The replacements: Following Fred Hoiberg

Fred Hoiberg's shadow will be a big one to emerge from at Iowa State. AP Photo/Charlie Neibergall

Editor's note: Being next isn't easy. And this season, there are plenty of high-profile replacements all over college basketball. This week, we take a look at some of the most notable ones. Today: replacing Fred Hoiberg at Iowa State.

If you ignore the Disney-like storylines and just focus on Fred Hoiberg’s impact, it’s easier to understand the challenges Steve Prohm accepted when he left Murray State in June to become Iowa State's head coach. No coach or player or incoming recruiting class will encounter a greater task than Prohm’s quandary. He’s following "The Mayor." He’s following a man who lifted a program, the most demanding and perplexing aim of any leader at this level, after years of mediocrity.

You’d have to take a trip down Interstate 35 -- past Ellsworth, Randall and Story City -- to understand.

There, at the intersection of cornfields and civilization, it’s clear that only a special maestro could lure elite talent to Ames, Iowa, a great college town once you get there. The Marcus Fizer and Jamaal Tinsley eras were wonderful, but the chapter that followed? Don’t ask Cyclones fans about it.

The 18-46 Big 12 record in the four years before Hoiberg’s arrival. One NCAA tourney appearance from 2002 to 2011. The empty seats at Hilton Coliseum.

That dry period was a reminder of the inherent difficulties in the pursuit of progress for teams that lack fruitful legacies. A few bad years and the good crop is forgotten. More rebuilding.

Prohm does not have to rebuild. Yet.

By the time Hoiberg left for the Chicago Bulls, he’d elevated Iowa State to No. 20 in overall attendance. He’d led the team to four straight NCAA tournaments with a concoction of second-chance transfers (Royce White, DeAndre Kane), unheralded recruits (Wooden Award candidate Georges Niang), consistent and durable contributors (Monte Morris, Melvin Ejim) and gritty junior college kids (Dustin “Hov” Hogue). Iowa State defeated Kansas and won a pair of Big 12 tournament titles during Hoiberg’s reign. The Cyclones often fell short of their postseason ambitions, though.

But they attained critical momentum.

Forget the Hoiberg mystique for a moment. They loved him and cherished him in Ames only because he delivered. If he’d arrived and lost more games than he’d won, they would have called him "The Alderman" and asked for a new coach.

That didn’t happen. Instead, he created a winner.

Prohm will be asked to maintain that mojo this season and beyond. His 2015-16 squad will vie for the Big 12 title, and if it all comes together, a deep run in the Big Dance seems feasible and perhaps expected. The Cyclones should crack the top 10 in every preseason poll.

So Prohm’s early missteps will be subject to skewed scrutiny. That’s not fair, but it’s the reality. He’s just a few stumbles from a “We want Fred!” cry that cascades throughout Ames’ city limits. Again, that’s not fair. But it’s the reality.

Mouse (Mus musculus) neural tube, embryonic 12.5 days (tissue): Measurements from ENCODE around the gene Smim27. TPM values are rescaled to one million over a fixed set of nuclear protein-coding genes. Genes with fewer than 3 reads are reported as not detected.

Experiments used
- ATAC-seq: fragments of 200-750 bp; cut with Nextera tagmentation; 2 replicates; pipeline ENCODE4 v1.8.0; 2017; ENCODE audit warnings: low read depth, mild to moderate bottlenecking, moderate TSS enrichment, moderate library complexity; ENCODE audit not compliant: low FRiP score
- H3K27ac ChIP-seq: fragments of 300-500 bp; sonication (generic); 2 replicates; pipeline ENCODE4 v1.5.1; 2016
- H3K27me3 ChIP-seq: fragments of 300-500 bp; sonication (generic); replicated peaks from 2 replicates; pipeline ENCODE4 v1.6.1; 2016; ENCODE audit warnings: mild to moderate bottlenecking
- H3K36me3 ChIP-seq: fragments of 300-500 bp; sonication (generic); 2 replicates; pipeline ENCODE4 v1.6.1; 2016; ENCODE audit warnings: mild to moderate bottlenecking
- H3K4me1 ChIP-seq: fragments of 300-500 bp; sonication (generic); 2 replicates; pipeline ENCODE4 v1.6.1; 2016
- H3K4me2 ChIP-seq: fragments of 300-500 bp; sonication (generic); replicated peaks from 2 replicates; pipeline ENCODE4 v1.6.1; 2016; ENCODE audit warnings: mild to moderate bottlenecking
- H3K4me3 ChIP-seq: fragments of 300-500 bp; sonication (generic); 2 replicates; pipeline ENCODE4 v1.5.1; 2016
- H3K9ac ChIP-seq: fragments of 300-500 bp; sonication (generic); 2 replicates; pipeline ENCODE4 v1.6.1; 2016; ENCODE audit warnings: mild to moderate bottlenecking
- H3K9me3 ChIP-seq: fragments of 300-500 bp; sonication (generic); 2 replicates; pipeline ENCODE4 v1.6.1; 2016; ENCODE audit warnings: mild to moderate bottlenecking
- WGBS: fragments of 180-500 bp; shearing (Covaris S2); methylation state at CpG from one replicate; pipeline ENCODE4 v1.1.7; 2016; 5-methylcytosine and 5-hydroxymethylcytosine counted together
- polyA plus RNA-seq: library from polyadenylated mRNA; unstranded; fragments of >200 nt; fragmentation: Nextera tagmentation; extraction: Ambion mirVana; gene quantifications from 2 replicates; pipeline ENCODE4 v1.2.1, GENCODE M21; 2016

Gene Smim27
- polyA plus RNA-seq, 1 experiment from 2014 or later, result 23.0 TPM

He has a squad that can win big, a squad that should win big.

A year from now, however, Niang, Morris and Jameel McKay could all be gone. That’s the most difficult phase of this transition.

Will Prohm build on whatever happens this season and lead Iowa State into another successful chapter? Will he attract top-100 kids and star transfers?

He’s capable.

Prohm helped Murray State compete with some of the best teams in America. He helped Isaiah Canaan and Cameron Payne reach the NBA.

Ask his colleagues about him and they’ll tell you that he’s a good coach who supports his guys. He loves this challenge.

And that’s a good thing.

Prohm will design his own formula for success, recruit the players who fit his system and develop talent according to his own strategic vision.

If Iowa State fans and supporters cultivate patience and allow Prohm to operate under a fair standard, then the coach’s run will commence with the strong backing every leader demands.

But those folks in Hilton Coliseum won’t be fair because they don’t have to be.

"The Mayor" restored the program’s name. He proved that it was possible to turn Iowa State into a hub for top college talent again. They have a top-10 team that should aim for the stars.

For five seasons, Hoiberg sent a dozen roses to this fan base every Monday. So they’re spoiled and ready to see this upcoming group reach its goals and make a run in March. A batch of carnations once a month or so won’t suffice. The program hopes to avoid another dark stretch. And the Cyclones will need another round of talent in 2016 to make sure they don’t experience that again in the near future.

That’s on Prohm.

Sustained excellence.

It's difficult to achieve, but that’s the expectation.

Hoiberg brought talent and victory to Ames again. The seasons preceding his arrival were proof that those highs are not guaranteed.

Prohm, however, has a strong legacy to stand on and a rich recent past to use as a pillar.

But he’s succeeding a man who put his hometown program and alma mater back together and positioned it to compete for a national title.

That's not an easy act to follow.